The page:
Three years ago, as I was climbing the stairs in my office building, something caught my eye on the staircase bulletin board. It was a flier inviting volunteers to enroll in Neighborhood Nestwatch, a citizen-science program that offers opportunities to be a biologist in your own backyard. It was late spring, the school year was winding down and I was looking for something fun to do with the kids over the summer.
Soon I was contacted to schedule a date for the crew to survey birds at my house. I couldn’t help but wonder if they knew what they were getting into. I live just a couple blocks away from downtown Northampton, Massachusetts. Both my front and back yards are tiny with one large silver maple and a half-dead red bud tree. But I wanted – needed – something fun and preferably educational for my kids to do that summer, so I told them to come on down!
At 7 a.m. sharp on the appointed day, the crew arrived at my house. They spent the first hour walking around my neighborhood listening for and recording bird songs. Afterwards they got down to the difficult task of setting up mist nets in an urban neighborhood. By this time the kids had straggled out of bed and were watching the crew navigate their way through closely spaced shrubs, trees and impervious surfaces to erect the nets. Once the nets were erected, the crew set up audio recordings of bird songs to call in certain species. (Note: This is a great way for your kids to learn bird calls!)
For the next several hours, we hung out on our front porch listening to recorded bird songs, watching birds fly around the nets, and talking about Neighborhood Nestwatch. The project recruits volunteers who work with scientists from the Smithsonian Migratory Bird Center to find and monitor bird nests and record and report their observations. Scientists are especially interested in comparing nest success in urban, suburban and rural backyards. Biologists have been marking target bird species with a unique combination of colored plastic leg bands so that individual birds can be identified. Participants keep a watchful eye out throughout the year to identify “their” birds and report their sightings either on paper or electronically.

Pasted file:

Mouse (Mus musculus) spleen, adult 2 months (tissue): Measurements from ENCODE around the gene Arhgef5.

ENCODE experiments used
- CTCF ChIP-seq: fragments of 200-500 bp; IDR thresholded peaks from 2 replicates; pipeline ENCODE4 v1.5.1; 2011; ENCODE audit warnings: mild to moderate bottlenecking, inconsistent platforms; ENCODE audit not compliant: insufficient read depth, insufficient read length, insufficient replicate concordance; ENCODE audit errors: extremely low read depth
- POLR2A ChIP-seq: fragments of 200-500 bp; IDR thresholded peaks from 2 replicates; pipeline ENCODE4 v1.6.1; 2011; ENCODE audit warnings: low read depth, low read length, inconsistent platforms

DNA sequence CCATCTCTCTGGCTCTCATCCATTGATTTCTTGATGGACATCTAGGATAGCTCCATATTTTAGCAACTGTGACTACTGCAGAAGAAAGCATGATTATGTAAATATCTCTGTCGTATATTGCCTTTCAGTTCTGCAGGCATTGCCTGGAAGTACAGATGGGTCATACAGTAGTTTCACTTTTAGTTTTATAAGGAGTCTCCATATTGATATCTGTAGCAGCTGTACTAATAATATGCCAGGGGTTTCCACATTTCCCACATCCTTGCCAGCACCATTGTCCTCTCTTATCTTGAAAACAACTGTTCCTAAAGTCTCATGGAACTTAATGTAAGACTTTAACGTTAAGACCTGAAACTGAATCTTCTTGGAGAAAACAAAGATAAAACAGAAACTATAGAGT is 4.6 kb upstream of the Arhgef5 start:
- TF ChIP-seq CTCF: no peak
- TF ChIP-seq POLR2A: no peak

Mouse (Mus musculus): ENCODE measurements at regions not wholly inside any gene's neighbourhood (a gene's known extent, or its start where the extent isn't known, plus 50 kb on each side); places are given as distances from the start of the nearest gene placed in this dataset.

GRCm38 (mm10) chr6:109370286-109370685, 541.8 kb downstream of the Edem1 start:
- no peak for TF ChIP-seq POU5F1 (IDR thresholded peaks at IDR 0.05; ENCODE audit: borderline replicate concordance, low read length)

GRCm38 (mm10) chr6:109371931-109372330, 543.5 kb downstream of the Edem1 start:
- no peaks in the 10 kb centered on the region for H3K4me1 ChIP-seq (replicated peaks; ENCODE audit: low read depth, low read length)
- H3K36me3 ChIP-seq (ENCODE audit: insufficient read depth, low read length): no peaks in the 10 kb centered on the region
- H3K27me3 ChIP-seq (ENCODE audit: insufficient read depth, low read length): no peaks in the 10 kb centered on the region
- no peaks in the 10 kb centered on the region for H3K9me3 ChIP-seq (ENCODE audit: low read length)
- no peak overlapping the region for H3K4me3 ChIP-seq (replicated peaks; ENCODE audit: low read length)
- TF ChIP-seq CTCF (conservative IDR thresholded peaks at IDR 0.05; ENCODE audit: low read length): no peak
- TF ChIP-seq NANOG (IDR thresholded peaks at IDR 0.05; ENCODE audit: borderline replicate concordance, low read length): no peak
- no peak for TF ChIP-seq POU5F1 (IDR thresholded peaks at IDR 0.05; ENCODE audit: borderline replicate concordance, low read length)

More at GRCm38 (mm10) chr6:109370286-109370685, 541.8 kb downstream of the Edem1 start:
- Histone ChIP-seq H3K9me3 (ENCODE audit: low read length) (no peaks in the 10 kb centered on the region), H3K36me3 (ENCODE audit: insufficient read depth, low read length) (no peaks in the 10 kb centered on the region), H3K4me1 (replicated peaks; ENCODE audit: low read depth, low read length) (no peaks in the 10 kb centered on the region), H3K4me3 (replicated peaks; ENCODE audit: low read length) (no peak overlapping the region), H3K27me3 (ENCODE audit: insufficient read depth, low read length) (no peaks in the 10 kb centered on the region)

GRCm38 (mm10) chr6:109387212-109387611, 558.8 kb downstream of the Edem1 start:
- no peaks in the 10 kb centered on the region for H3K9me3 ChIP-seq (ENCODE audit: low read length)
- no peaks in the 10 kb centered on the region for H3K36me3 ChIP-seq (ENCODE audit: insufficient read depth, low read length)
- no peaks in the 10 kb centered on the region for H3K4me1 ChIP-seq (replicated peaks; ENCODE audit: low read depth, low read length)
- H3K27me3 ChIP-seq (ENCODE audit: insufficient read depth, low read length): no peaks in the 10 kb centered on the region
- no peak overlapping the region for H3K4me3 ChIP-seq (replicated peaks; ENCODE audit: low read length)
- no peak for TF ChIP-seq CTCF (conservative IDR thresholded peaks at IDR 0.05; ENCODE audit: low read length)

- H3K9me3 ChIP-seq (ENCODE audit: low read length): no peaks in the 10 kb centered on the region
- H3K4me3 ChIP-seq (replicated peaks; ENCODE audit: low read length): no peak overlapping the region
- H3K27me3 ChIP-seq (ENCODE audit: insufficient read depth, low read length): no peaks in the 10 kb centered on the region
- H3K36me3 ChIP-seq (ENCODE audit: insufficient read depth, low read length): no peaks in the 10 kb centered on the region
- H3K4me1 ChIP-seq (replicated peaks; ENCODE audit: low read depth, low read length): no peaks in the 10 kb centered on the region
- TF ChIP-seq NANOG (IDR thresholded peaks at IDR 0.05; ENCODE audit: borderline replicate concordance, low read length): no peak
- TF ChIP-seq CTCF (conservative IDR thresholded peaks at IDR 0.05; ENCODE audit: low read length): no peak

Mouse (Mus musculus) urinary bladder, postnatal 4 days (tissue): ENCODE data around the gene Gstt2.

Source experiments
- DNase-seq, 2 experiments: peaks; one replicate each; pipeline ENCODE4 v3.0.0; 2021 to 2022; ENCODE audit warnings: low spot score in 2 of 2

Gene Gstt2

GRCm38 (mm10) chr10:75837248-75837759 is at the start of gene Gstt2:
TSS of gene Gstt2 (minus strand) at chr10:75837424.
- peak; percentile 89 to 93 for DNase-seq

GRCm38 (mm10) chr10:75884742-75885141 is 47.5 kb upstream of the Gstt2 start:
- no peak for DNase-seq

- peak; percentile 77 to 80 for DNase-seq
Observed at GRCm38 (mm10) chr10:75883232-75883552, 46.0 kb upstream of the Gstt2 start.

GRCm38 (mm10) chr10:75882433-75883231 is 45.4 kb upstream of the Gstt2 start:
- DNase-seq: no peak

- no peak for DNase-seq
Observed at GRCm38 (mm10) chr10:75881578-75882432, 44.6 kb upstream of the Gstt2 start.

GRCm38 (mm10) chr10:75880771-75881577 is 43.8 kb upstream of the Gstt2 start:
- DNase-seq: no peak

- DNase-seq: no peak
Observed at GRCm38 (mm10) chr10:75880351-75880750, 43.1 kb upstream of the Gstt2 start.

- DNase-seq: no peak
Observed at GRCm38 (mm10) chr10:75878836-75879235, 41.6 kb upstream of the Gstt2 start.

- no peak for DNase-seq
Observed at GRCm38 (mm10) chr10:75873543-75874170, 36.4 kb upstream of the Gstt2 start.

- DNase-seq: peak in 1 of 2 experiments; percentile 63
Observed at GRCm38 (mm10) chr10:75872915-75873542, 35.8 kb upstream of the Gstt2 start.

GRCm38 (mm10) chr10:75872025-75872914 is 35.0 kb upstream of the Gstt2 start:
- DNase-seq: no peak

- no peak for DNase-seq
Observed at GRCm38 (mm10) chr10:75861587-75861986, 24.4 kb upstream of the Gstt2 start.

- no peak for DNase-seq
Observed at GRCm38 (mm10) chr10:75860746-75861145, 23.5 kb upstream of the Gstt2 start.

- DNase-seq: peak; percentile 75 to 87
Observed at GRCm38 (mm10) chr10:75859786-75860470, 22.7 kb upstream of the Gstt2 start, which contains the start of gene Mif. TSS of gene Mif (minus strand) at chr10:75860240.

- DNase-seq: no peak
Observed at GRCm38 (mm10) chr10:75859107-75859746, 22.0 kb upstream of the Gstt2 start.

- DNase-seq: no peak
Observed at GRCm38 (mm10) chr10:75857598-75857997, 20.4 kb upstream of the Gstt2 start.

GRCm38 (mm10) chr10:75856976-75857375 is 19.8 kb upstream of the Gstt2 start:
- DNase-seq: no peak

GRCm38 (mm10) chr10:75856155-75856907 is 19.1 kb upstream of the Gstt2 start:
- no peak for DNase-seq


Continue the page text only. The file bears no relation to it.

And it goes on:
That first year we did not catch any birds, and last year the crew caught a pine siskin but did not band it because it is not one of their target species. This year we caught a young chickadee. After documenting the bird’s weight and wing length, it was banded. The other highlight of this year’s visit was when the crew noticed an abundance of birds in my neighbor’s yard. They asked my neighbor if they could set up a net in her backyard. She loved the idea of participating in the program and the crew was excited about having another volunteer in the neighborhood.
A couple months after the Nestwatch crew visited us this year, I heard a story on New England Public Radio about the program. I was thrilled to hear it was getting increased local attention. Participating in the program is a great way to learn about birds and an ideal summer project for kids!